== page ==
The Reveal Global Media Conference wrapped up the first day of its two-day program this afternoon, showcasing new products from brands like Cotopaxi, Hoka One One, and Mountain Hardwear in seven hours of Zoom presentations curated for more than 300 registered journalists.
Hosted by ECHOS Communications with support from Exact Change, OutsidePR, and Foghorn Labs, Reveal’s all-digital media conference was conceived around the idea of keeping people connected “despite the broad impacts of coronavirus” and providing product news for the upcoming season to media professionals still eager to cover it.
“I love going to OR and other shows just for the simple fact of being around people,” said Todd Lawson, publisher at Mountain Life Media, who tuned in today. “The computer doesn’t replace that, no matter what, but it’s a trying time and it’s important to stay connected with industry colleagues right now. Even just having this as a touch point is definitely helpful. Gear is a big part of what we do at Mountain Life, so just keeping up to date in any way is something we need to do.”
Today’s schedule included 19 presentations, broken into 15 or 30 minute segments, from brands that revealed new products and offered updates on existing lines. After a few glitches with the audio and video that resolved about 10 minutes into the conference, reps from Icebreaker, Cotopaxi, Mountain Hardwear, Tracksmith, Buff, Hoka One One, Kora, and others broadcast from their home workspaces, demoing product in the best way possible for the format—trying on jackets and other gear to demonstrate fit and new colorways, streaming promo videos, and answering questions coming in from journalists in real time via Zoom’s chat feature. Between the demos, the Reveal organizers even found time to include a couple of musical acts.
“We were excited that every presentation went really smoothly,” said OutsidePR president Gordon Wright. “We got a lot of enthusiasm from the brands. One of our clients said this has helped catalyze some of their thinking for how to approach product launches in the near term, in the absence of traditional trade shows.”
Journalists joined from publications including Outside, Backpacker, Men’s Journal, Forbes, Afar, Climbing, GearJunkie, and dozens of others.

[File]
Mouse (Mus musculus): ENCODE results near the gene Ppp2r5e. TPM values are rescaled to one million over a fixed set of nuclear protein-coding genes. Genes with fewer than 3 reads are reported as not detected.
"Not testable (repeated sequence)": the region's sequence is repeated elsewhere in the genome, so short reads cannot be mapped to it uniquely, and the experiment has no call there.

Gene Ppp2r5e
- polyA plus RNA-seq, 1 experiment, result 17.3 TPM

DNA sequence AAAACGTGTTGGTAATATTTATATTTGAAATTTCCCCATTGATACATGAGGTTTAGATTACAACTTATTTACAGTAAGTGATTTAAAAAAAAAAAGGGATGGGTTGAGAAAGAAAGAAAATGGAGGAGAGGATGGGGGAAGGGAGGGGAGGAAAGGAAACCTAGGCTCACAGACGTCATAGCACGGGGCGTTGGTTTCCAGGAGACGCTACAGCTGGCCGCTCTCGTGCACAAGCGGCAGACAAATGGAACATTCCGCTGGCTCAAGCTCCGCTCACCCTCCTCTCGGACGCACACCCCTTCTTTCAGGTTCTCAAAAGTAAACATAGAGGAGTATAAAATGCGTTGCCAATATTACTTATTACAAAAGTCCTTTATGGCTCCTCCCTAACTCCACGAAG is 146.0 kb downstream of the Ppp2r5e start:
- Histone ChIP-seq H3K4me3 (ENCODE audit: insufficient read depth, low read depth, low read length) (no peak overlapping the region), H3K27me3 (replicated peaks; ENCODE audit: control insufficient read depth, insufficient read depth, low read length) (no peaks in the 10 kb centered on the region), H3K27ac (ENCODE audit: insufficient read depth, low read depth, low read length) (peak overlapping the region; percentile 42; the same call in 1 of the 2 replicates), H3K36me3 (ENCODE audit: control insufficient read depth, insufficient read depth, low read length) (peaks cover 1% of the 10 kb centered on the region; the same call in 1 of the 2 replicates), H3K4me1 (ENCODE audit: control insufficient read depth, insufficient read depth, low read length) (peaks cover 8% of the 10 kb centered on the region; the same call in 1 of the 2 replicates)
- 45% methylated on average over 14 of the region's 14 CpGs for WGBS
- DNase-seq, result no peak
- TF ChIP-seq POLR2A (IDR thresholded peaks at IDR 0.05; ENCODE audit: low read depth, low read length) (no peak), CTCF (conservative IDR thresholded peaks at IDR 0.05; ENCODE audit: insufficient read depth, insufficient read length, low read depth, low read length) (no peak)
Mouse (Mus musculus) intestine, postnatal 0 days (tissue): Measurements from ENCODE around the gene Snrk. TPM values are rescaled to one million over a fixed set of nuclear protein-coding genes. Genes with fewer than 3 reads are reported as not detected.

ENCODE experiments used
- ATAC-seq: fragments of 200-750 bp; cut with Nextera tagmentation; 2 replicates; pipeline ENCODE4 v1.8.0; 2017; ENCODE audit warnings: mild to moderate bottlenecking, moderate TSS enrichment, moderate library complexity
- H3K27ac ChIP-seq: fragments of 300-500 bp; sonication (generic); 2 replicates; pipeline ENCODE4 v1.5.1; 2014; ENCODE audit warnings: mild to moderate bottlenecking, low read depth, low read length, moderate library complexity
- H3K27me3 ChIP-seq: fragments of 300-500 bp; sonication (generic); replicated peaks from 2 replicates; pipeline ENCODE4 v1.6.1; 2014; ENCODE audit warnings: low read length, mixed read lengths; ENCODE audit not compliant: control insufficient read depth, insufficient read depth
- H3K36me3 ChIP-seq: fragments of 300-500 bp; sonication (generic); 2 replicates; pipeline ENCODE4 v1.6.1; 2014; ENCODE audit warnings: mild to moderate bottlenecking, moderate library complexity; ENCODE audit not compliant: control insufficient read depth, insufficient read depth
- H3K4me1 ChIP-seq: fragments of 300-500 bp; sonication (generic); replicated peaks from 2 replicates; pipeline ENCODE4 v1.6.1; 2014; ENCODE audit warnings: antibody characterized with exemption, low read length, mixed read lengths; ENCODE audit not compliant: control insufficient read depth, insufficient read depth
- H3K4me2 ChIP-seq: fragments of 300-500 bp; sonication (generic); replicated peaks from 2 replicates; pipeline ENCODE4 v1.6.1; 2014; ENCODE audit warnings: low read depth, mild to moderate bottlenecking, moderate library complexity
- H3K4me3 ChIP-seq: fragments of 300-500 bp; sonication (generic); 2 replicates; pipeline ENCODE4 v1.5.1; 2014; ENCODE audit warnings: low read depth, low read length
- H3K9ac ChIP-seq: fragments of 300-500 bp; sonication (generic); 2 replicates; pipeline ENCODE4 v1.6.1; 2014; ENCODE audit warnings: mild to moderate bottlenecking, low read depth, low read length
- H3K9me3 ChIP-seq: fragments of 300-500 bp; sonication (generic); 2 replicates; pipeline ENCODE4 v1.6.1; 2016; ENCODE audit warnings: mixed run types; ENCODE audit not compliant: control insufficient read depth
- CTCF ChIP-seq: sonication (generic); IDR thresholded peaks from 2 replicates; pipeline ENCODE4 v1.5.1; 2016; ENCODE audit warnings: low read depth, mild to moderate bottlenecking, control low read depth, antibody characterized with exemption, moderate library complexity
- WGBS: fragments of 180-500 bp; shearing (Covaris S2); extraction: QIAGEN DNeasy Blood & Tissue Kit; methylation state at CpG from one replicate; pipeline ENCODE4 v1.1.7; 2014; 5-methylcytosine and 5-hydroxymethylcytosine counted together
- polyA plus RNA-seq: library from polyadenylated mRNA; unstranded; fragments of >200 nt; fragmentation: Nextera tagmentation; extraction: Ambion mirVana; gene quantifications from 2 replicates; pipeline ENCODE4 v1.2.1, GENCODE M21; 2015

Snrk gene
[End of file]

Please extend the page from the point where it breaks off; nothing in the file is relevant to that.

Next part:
“We had well over 100 journalists watching just for the Hoka presentation,” Wright said. “The best part about it, for me, was the level of feedback and interactivity.”
Despite the show’s success on day one, many agree that the format itself offers unique challenges.
“I think it was an interesting first stab at navigating a world without in-person trade shows,” said Adam Ruggiero, senior editor at GearJunkie. “It went well for what it was. Every outlet, every journalist has different needs, and I’m curious if everyone got what they needed, or if it was kind of an averaging out of information.”
While he said it didn’t come close to the experience he gets at an in-person trade show like OR, Ruggiero admitted that it was a worthwhile exercise. “You have to try something to get a feel for what works and what doesn’t,” he said.
Michael Hodgson of HI Travel Tales saw the event as “very useful,” despite a few initial hiccups.
“I loved the seamless use of video promotional clips,” Hodgson said. “The hosts were clearly well prepared. And I love the fact you could immediately download a media kit for follow up. What needs to improve, though, is the quality of presentation with a bit more coaching. It’s hard working in front of a camera that is static—understandable. But watching presenters hold up product that was poorly lit, too close to the camera, or washed out with backlighting was painful. Future brand presenters should take a cue from Gordon Wright and Jess Smith of OutsidePR who had clearly rehearsed their CamelBak presentation and worked together seamlessly with perfect product explanations and clear visual presentation.”
Though planning for the event kicked off as recently as early April, when the pandemic started to throw the spring show season into uncertainty, Wright said the number of hours that went into creating Reveal are “incalculable.” Two PR firms and a production company collaborated “nearly full time on it,” he said.
The organizers of Reveal haven’t disclosed how much companies paid, if anything, to be part of the conference. But they have said that they’re planning a second installment of the show in the fall.
The conference continues tomorrow with another full day of presentations focused on cycling brands. Media wishing to register can do so here.